What needs to be said about the disgust of this video has already been said and there are several great YouTube videos from other creators, i.e. Jenna and Julien, Cody Ko, and Christian DelGrosso. If you need more clarification of the contents of the video, then I suggest watching one of their videos.

My main issue is the kids that are involved. Logan Paul's fanbase is largely impressionable kids from the ages of eight to thirteen. Before Logan took down the video, the video had already received upwards of 50,000 likes. Meaning, these kids have no idea that this was wrong and then continue to stand up for him.

I am not a parent and have no intention on telling parents how to raise their children, but in my personal opinion, these kids have no business watching Logan Paul and any of his antics. Just because this video has become the most popular, by no means does that mean any of his other videos have questionable actions. These kids look up to Logan Paul and therefore will take on the persona of Logan Paul, even if by a small fraction.

I understand kids will find a way to watch something that they want to watch, but a parent should at least be aware and have the conversation that it was disturbing and unnerving, but at the very least wrong. Without this clarification, kids could grow up to think that what Logan Paul did was okay, in which it was not, on any level.

I have seen multiple people on all different forms of media asking how these kinds of people become famous, and as a closing sentence, I'd like to answer that question.

We, as a society, have the power to change the world and the people who have the spotlight. It is up to us who we see and who is famous or in the public eye. If we see something that is not moral, I believe it is our job as a society to change the tone.

Spread love, not hate.


Cover Image Credit: a57.foxnews.com

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Why 'The Disaster Artist' Is Genius

“The Disaster Artist” takes us on the journey of how the beloved, insanely quotable film “The Room” was conceived.

Tommy Wiseau’s, “The Room,” is a disastrous movie like no other. It’s cult following only seems to be increasing with the release of “The Disaster Artist,” directed by Golden Globe winner, James Franco, bringing “The Room’s” legacy full circle.


“The Disaster Artist” takes us on a journey of how the beloved, insanely quotable film, “The Room,” was conceived. Hearing lines like “You’re tearing me apart, Lisa!” and “ Oh, hi Mark,” in the theater is enticing alone, but seeing Tommy’s journey brought to life is priceless. So, who is Tommy?

We may not know his age, origin, or even where his money comes from, but it’s safe to say we’ve seen his vision. We all have our dreams; some may be so big we’re embarrassed to say them aloud. Tommy shows dreamers everywhere that you have to believe in yourself and the strength of your dreams. Sometimes you just have to go for it.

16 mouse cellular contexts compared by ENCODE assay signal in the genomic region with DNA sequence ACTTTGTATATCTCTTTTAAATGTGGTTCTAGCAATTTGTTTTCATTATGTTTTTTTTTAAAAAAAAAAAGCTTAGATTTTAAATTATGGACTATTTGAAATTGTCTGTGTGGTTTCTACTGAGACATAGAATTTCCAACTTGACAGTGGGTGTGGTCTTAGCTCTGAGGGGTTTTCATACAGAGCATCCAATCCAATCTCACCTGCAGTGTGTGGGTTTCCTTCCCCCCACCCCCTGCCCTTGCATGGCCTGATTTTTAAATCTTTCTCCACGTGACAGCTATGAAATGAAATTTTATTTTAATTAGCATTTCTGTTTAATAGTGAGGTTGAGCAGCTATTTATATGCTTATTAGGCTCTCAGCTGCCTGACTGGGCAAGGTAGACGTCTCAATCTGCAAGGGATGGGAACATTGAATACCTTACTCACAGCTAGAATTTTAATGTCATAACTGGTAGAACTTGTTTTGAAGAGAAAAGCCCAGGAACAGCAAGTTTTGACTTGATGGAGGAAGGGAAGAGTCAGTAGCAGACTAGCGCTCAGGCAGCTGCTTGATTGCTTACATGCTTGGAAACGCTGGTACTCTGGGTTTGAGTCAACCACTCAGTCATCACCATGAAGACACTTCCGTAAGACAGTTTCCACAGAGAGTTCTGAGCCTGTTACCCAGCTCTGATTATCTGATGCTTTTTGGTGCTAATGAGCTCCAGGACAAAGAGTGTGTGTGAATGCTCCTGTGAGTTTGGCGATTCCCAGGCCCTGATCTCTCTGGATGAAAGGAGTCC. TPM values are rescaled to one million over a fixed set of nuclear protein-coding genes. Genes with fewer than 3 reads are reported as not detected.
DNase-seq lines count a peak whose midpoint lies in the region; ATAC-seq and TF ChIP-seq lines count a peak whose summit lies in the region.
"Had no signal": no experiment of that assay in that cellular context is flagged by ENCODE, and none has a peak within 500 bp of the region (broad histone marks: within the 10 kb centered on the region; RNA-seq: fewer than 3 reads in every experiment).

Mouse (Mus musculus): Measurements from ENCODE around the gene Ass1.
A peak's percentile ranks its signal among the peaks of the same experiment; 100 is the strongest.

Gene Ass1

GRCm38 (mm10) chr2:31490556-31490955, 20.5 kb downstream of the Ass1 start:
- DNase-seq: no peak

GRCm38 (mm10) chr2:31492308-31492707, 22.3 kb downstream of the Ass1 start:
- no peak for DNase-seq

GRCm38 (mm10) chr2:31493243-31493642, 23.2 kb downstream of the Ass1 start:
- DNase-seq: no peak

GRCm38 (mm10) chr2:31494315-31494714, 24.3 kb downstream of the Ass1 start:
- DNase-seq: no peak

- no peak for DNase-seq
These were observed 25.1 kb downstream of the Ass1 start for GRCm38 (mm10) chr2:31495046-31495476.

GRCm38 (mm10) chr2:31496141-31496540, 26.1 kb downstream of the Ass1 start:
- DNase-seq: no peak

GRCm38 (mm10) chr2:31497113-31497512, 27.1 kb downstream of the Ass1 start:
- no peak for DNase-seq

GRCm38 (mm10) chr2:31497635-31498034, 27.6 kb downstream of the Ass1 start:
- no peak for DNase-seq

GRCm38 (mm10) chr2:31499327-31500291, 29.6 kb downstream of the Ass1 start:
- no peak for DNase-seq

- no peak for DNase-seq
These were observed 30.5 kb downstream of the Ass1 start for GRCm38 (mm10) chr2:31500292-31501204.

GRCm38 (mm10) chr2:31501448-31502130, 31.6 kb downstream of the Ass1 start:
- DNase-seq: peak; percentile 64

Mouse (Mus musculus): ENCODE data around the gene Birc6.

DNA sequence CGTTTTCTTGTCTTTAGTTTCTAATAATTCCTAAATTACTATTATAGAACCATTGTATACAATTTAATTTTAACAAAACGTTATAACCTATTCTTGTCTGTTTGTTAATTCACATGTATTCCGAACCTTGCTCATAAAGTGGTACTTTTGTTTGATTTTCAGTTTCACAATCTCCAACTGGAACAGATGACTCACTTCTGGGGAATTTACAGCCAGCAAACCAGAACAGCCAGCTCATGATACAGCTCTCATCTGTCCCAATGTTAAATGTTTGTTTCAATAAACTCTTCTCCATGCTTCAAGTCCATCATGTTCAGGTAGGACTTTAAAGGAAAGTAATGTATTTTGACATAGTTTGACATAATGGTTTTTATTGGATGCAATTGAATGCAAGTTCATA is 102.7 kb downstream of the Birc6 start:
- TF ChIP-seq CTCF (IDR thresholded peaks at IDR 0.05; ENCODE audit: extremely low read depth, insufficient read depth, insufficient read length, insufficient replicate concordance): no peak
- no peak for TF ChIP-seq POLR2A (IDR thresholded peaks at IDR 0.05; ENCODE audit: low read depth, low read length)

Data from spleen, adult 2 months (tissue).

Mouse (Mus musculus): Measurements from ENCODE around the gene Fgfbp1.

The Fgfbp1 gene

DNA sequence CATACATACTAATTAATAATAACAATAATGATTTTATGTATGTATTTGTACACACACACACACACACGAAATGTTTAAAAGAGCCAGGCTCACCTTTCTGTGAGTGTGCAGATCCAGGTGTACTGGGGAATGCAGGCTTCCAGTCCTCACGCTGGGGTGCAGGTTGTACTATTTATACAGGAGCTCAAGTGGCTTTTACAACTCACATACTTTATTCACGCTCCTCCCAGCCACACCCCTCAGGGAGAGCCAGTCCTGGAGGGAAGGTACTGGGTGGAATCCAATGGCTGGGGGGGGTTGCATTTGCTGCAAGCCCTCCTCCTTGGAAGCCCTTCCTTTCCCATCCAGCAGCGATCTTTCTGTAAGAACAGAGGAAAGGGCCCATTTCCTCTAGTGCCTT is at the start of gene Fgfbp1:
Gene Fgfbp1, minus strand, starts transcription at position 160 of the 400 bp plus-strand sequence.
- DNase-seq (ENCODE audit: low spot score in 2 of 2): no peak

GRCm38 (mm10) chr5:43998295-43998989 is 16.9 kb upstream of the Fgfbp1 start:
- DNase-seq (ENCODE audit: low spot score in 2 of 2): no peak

Tommy's costar and friend, Greg Sestero, wrote “The Disaster Artist: My Life Inside The Room, the Greatest Bad Movie Ever Made,” which led them to the blockbuster directed by James Franco.

The movie adaptation isn’t just something a screenwriter fabricated - it’s their story. Even the jokes were based on real life; Tommy had a habit of forgetting lines, Johnny was initially going to be a vampire and those tantrums Tommy had done in fact occur.

The film felt so organic with actors seeming to be the people they are emulating, especially director and producer, James Franco. He went as far as directing the cast in costume and in character as Tommy. Members of the cast had to be warned that they were going on to a strange set of scenes.

Halfway through "The Disaster Artist," it became apparent that the film the characters were creating wasn’t going to be a critically acclaimed Oscar winner, to say the least. The headspace of Tommy suddenly became real. “The Room” didn’t just feel like a movie that we characterize as a drama and comedy, but his hard work and dedication as well. Most of all, his dream became realized.


While "The Disaster Artist" is a comedy, it was surprisingly uplifting. It’s not just about the making of “The Room,” but also the bond shared between Tommy and Greg. Even now, you can see that they have a close friendship that transcended so many years. In life, it’s rare to find life-long friendships.

From the start, they supported each other and made up for what the other lacked. Who knew they would be where they are today.

"The Disaster Artist" was able to connect so many different elements to make a movie many enjoy, regardless of if they are familiar with "The Room." It's a different type of comedy and story that was told. It feels like we were apart of its history as Franco's portrayal of Tommy earned a Golden Globe.

Entering Tommy's headspace is unforgettable. If you're wondering what Tommy was going to say during the ceremony, wish granted:

"If a lot of people loved each other, the world would be a better place to live.”

You may call him crazy, but that's a damn good message if you ask me.

Cover Image Credit: Flickr